For the last five to six weeks, I’ve been taking part in the HP Ink Challenge. In the program, I was tasked with comparing HP 60XL inks with refilled inks. To do that, HP sent me some printing supplies, including two identical printers (Photosmart D110a). One printer was set up with HP ink, the other printer with refilled ink. Over a six week period, I had to print out a set of photos on both printers and compare the results. Bottom line: refilled ink can be significantly cheaper than HP ink. However, it’s a hit or miss situation. If you’re lucky, the refilled cartridges will work fine. If not, you’ll end up with bad prints and wasting a lot of time.
The Refilled Experience – cheaper, but takes more time
In week one, I took two mostly empty HP ink cartridges to Costco to have them refilled. HP didn’t tell me to take them to Costco. I could’ve had them refilled anywhere I wanted — like Walgreen or Office Max. Walgreen is a lot closer (compared to Costco), but they don’t refill 60XL cartridges. Office Max can refill 60XL cartridges, but the nearest Office Max is about ten miles away. That’s why I chose Costco (four to five miles away).
Costco charged the same price for both the color and black/white cartridges. the cost was $10 to refill each cartridge. That’s a pretty big saving compared to the real HP inks. I forgot to write down how much Costco charged for the real thing, but Amazon charges $32.49 for the HP 60XL black ink cartridge and $32.99 for the HP 60XL Tri-color ink cartridge.
To refill the cartridges at Costco, you go to the photo center section. You fill out an envelope and place your cartridges in them. You can wait around for them if you like, but they’ll tell you the refill won’t be ready for another hour. I already wasted 30+ minutes driving there and waiting in line. I didn’t have time to hang around for another hour so I left and came back to pick them up later in the day (another 30+ minutes). This is something to keep in mind: you’re better off buying the real HP cartridges off the shelf if you’re short on time.
Every Week Photos Tests – black and white photos don’t look the same
HP had me print out three photos to compared the HP ink with the refilled inks. I was suppose to print out the same three photos every week and compared the sets over a six week period. However, I was only able to do this for the first three weeks (more on this later). I also printed a bunch of personal photos with both the HP ink and the refilled inks. In my case, the color photos were very similar for both the HP 60XL ink and the refilled ink. If I examined the photos closely, I could see more details and texture in the photos with small granular items (like gravel). In addition, I noticed slight banding problems with the refilled ink when I ran a quality printout test in the third week. Other people in the test group noticed problems with the refill inks right away. The colors were off, there were banding problems, and some testers noticed the prints started fading the more they printed.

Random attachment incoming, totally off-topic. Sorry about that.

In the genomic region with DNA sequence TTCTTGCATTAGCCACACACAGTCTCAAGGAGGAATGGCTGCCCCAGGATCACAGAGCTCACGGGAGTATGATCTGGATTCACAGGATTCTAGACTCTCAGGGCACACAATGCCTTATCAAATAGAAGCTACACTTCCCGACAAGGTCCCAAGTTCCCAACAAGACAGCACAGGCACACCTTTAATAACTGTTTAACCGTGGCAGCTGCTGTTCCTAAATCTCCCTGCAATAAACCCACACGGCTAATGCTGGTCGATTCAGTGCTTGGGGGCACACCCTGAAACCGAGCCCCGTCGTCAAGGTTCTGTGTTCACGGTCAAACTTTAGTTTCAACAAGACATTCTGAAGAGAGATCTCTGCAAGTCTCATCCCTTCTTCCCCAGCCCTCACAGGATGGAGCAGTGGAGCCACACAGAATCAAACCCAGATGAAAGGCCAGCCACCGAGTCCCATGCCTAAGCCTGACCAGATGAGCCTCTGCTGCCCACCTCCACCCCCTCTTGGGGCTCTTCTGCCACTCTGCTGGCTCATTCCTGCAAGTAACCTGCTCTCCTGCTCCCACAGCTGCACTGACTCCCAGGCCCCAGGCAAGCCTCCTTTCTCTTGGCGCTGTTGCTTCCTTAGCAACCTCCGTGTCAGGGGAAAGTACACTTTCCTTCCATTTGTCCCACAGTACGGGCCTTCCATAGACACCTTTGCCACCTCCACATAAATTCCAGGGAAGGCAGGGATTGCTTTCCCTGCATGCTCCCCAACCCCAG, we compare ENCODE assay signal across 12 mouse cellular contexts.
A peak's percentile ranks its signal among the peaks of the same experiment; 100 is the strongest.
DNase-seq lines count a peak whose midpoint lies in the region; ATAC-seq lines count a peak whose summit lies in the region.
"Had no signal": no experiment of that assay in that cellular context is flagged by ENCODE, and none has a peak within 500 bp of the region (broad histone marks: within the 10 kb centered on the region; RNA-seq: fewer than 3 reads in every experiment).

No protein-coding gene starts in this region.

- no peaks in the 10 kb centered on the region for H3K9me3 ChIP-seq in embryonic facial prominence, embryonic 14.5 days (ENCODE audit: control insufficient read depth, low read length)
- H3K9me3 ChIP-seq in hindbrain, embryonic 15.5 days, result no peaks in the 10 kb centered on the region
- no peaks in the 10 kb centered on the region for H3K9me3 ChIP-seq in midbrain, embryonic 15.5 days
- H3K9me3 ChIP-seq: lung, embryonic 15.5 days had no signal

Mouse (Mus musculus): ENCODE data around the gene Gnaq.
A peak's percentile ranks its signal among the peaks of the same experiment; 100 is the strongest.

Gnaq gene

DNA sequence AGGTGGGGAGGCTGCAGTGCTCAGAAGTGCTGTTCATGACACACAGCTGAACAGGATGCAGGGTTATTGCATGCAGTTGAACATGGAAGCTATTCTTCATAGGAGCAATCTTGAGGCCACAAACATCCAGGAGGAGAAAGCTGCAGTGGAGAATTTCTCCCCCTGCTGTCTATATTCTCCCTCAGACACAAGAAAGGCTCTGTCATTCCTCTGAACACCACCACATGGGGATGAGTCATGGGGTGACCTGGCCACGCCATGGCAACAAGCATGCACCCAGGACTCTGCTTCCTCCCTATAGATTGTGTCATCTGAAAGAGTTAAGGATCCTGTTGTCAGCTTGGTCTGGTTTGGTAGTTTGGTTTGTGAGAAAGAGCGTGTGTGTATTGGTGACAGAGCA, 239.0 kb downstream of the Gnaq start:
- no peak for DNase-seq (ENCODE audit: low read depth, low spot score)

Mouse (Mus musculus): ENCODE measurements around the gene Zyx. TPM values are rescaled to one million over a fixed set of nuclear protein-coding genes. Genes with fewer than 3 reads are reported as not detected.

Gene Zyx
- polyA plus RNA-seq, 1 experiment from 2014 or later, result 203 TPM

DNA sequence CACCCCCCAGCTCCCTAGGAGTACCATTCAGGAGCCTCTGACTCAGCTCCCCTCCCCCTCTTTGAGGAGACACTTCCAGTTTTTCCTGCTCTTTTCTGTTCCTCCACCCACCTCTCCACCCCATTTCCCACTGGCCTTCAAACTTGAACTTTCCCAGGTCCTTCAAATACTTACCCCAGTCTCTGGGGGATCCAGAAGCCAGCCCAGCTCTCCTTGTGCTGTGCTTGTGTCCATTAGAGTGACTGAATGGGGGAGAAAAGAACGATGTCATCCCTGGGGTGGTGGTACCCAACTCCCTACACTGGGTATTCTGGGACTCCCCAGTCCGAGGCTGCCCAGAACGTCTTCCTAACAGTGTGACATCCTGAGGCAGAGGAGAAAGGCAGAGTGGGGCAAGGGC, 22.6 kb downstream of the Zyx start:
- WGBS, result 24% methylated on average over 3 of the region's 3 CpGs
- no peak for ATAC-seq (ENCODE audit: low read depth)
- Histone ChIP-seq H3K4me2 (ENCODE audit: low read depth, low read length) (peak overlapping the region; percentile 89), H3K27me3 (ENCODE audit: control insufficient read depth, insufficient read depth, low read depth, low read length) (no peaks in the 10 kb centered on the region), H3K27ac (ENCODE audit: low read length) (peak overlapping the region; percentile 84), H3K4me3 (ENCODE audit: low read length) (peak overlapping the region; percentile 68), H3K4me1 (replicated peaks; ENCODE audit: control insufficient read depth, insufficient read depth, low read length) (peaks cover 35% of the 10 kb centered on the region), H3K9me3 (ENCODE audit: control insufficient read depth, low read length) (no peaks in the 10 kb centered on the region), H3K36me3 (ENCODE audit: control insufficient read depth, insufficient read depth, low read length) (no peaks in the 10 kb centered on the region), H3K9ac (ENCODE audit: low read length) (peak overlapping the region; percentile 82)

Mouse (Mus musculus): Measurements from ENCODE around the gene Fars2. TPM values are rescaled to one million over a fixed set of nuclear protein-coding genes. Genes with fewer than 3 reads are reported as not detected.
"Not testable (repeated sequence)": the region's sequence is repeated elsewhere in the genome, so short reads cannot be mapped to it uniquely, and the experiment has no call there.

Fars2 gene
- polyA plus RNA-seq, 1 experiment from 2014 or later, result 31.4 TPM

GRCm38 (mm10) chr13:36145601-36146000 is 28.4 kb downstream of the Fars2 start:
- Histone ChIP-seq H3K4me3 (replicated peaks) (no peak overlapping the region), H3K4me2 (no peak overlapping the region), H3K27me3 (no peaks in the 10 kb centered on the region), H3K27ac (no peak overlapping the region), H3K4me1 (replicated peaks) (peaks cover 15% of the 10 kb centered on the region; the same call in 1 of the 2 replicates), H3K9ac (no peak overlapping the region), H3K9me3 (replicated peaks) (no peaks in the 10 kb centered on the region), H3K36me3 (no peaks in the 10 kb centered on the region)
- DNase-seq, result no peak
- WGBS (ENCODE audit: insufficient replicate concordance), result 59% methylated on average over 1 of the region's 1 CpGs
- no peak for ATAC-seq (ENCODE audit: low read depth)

While my color photos looked similar with both inks, there was a big difference in the black and white prints. In the photos below, the HP ink photo is on the left and the refilled ink photo is on the right.
As you can see, the refilled ink photo has a bluish tint to it. Keep in mind the photos above are scanned images of the printed photos. When I view the photos directly, the HP photo was warmer than the one scanned in, and the refilled ink photo wasn’t as blue as the scanned image.
Water test – HP paper outperforms Kodak paper
As part of the testing, I conducted two water tests: splashing and dunking. In the water splash test, I sprinkled two sets of photos with water. One set of photos was with HP ink on HP paper and the other set was with refilled ink on Kodak paper. Both sets of photos had water spots problem when I let the water dried by itself. In addition to water spots, the refilled ink photo on Kodak paper had crinkle problems. However, I didn’t have water spots on either sets of photos when I used a towel to dry the water. Unlike the HP ink photos on HP paper, I did have faint water streaks on the refilled ink photos on Kodak paper.